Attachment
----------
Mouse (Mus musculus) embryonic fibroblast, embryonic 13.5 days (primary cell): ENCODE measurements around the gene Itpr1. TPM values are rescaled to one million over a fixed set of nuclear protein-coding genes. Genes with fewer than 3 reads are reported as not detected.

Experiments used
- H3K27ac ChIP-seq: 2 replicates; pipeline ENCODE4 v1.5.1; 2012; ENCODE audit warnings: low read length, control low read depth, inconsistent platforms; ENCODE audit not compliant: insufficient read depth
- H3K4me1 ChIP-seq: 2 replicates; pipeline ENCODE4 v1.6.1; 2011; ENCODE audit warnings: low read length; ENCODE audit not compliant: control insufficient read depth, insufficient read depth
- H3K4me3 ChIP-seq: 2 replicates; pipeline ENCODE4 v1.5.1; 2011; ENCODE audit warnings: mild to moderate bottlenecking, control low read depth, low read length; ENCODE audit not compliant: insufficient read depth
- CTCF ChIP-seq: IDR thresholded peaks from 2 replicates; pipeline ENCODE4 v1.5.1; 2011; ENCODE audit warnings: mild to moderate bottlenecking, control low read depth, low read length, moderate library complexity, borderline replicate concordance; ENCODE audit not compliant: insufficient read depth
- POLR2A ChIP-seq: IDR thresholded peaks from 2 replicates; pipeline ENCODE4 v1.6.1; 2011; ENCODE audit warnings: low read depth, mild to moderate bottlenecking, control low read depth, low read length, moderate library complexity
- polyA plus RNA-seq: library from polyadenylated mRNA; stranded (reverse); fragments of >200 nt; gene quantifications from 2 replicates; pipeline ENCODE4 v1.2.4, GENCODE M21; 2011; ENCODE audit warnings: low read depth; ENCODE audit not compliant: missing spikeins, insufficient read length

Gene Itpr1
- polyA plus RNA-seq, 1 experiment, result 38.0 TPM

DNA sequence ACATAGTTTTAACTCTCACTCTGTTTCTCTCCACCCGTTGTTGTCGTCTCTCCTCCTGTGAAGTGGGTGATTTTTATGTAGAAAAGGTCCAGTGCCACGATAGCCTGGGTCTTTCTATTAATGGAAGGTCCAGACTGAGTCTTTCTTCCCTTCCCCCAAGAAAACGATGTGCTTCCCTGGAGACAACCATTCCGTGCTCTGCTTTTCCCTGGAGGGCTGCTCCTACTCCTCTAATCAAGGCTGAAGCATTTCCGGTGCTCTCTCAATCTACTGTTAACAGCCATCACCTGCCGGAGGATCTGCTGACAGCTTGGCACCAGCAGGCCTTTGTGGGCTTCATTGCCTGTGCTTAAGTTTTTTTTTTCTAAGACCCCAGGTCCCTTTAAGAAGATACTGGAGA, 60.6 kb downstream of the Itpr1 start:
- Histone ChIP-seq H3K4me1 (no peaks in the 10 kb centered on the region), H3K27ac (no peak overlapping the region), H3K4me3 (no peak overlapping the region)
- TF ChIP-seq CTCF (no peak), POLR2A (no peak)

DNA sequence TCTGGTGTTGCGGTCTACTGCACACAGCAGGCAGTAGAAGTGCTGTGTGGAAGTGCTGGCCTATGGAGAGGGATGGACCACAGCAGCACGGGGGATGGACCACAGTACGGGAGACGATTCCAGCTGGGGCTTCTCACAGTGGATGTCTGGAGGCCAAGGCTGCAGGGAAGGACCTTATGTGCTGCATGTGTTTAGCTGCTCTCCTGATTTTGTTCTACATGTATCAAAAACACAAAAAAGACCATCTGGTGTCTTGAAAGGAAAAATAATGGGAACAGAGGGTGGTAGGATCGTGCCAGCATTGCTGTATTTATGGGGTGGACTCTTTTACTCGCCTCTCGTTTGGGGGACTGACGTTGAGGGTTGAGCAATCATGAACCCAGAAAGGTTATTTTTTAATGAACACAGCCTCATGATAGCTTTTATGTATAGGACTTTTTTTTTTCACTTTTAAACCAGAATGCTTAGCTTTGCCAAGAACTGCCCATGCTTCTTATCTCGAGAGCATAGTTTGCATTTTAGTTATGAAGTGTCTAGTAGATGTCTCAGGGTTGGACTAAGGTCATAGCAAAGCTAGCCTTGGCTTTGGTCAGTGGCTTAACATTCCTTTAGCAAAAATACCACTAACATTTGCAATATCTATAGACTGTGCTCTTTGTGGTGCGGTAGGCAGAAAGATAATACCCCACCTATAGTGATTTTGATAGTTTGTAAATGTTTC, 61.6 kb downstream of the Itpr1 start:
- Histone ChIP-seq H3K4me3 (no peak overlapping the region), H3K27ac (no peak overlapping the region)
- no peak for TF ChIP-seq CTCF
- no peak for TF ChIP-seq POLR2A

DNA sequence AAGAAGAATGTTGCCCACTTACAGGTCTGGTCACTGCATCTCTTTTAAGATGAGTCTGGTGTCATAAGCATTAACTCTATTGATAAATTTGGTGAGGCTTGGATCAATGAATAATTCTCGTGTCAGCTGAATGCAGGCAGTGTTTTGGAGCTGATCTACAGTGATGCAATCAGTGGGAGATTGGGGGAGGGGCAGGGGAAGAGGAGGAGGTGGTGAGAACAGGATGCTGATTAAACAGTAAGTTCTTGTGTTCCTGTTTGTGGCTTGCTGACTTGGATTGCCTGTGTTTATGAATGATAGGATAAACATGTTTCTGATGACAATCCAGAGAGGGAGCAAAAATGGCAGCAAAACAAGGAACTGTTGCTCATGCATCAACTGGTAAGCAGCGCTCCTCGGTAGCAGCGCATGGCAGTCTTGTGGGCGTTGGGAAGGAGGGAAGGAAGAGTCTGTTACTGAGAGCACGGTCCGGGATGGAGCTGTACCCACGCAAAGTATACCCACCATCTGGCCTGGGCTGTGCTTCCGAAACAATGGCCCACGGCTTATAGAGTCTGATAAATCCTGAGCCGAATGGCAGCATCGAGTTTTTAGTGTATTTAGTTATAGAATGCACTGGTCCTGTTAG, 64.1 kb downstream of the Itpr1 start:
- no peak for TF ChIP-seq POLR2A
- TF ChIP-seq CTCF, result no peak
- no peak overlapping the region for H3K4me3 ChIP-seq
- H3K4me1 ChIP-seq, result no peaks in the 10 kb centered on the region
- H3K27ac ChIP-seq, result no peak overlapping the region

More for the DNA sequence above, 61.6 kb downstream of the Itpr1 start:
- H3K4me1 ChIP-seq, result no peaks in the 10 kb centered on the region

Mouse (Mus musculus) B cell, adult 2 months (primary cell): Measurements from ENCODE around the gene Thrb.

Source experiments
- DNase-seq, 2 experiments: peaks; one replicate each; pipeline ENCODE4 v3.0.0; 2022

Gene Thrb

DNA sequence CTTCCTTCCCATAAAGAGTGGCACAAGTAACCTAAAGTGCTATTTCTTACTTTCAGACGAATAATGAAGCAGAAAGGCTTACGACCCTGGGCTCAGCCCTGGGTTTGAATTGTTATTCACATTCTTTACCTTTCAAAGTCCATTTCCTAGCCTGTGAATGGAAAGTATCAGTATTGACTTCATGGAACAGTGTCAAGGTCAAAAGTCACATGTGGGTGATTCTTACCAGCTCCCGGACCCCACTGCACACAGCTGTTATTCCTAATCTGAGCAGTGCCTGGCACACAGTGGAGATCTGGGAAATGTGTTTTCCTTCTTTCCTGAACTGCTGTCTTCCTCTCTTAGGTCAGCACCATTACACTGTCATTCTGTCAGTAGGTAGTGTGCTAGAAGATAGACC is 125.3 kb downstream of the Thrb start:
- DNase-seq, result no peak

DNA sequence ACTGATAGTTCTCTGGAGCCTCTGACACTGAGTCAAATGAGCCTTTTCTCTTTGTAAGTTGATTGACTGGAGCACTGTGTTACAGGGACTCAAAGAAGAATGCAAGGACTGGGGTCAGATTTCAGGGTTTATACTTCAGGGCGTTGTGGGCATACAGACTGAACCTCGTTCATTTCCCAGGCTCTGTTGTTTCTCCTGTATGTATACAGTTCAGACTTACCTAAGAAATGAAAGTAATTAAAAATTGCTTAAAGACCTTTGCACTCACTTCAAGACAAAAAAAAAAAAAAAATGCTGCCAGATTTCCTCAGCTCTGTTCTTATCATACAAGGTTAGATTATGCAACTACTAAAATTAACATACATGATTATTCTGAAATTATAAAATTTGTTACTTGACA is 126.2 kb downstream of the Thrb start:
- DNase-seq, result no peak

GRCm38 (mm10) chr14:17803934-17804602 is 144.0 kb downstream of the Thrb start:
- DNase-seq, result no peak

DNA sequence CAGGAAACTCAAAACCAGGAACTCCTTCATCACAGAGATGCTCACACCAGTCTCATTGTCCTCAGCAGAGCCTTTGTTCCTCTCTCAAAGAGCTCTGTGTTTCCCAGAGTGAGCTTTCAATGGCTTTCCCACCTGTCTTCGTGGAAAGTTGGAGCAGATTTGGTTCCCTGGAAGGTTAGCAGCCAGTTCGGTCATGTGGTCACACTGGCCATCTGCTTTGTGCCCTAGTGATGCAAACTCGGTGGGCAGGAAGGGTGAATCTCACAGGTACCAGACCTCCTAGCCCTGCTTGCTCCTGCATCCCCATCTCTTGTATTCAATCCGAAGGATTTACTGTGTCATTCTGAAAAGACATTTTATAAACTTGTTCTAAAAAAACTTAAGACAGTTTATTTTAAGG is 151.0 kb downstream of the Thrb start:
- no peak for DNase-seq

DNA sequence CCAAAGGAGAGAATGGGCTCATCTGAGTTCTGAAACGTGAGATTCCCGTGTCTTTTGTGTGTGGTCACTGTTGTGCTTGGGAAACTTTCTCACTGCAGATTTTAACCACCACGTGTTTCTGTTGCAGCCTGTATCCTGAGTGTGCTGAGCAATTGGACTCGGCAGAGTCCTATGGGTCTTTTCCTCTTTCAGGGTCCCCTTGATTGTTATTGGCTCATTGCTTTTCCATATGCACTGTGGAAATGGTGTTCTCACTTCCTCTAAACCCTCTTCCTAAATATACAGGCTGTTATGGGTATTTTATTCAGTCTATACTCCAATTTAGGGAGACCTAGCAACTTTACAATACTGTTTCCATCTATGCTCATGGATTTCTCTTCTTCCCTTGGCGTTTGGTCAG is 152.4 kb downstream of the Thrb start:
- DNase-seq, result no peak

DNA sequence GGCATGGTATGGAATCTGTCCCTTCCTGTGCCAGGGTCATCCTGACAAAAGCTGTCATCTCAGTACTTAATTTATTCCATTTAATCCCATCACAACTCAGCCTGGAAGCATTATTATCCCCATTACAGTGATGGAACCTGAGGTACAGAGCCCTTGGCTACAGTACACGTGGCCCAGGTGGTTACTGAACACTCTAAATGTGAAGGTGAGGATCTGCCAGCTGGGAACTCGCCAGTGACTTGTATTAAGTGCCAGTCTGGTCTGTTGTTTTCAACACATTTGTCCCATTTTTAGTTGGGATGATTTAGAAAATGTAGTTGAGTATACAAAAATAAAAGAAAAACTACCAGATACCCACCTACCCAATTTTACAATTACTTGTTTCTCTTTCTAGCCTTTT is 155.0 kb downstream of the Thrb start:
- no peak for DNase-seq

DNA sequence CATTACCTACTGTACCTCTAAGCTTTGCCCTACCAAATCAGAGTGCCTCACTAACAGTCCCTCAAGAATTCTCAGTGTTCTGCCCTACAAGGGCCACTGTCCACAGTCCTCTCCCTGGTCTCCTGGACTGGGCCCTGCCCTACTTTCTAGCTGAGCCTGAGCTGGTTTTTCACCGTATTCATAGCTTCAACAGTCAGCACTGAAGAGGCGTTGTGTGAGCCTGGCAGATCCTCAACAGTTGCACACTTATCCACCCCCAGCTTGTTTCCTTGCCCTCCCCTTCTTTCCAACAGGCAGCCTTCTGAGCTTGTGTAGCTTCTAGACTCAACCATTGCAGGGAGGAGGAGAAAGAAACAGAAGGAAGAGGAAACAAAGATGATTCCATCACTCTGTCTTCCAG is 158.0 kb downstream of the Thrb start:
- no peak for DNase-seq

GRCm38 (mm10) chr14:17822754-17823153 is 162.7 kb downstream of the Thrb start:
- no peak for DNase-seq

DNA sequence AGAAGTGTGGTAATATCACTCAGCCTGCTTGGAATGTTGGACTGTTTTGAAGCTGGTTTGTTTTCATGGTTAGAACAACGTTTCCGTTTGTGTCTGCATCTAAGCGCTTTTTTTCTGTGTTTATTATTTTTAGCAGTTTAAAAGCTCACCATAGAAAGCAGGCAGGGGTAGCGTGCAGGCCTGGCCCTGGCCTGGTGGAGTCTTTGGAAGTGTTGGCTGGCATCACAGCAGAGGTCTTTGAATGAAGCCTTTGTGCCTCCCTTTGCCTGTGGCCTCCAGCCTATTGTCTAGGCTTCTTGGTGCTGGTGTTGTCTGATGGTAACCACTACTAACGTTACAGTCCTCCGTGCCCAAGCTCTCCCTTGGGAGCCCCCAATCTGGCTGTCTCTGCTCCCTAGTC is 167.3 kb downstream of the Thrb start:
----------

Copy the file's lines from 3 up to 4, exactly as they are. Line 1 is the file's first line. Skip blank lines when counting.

- H3K27ac ChIP-seq: 2 replicates; pipeline ENCODE4 v1.5.1; 2012; ENCODE audit warnings: low read length, control low read depth, inconsistent platforms; ENCODE audit not compliant: insufficient read depth
- H3K4me1 ChIP-seq: 2 replicates; pipeline ENCODE4 v1.6.1; 2011; ENCODE audit warnings: low read length; ENCODE audit not compliant: control insufficient read depth, insufficient read depth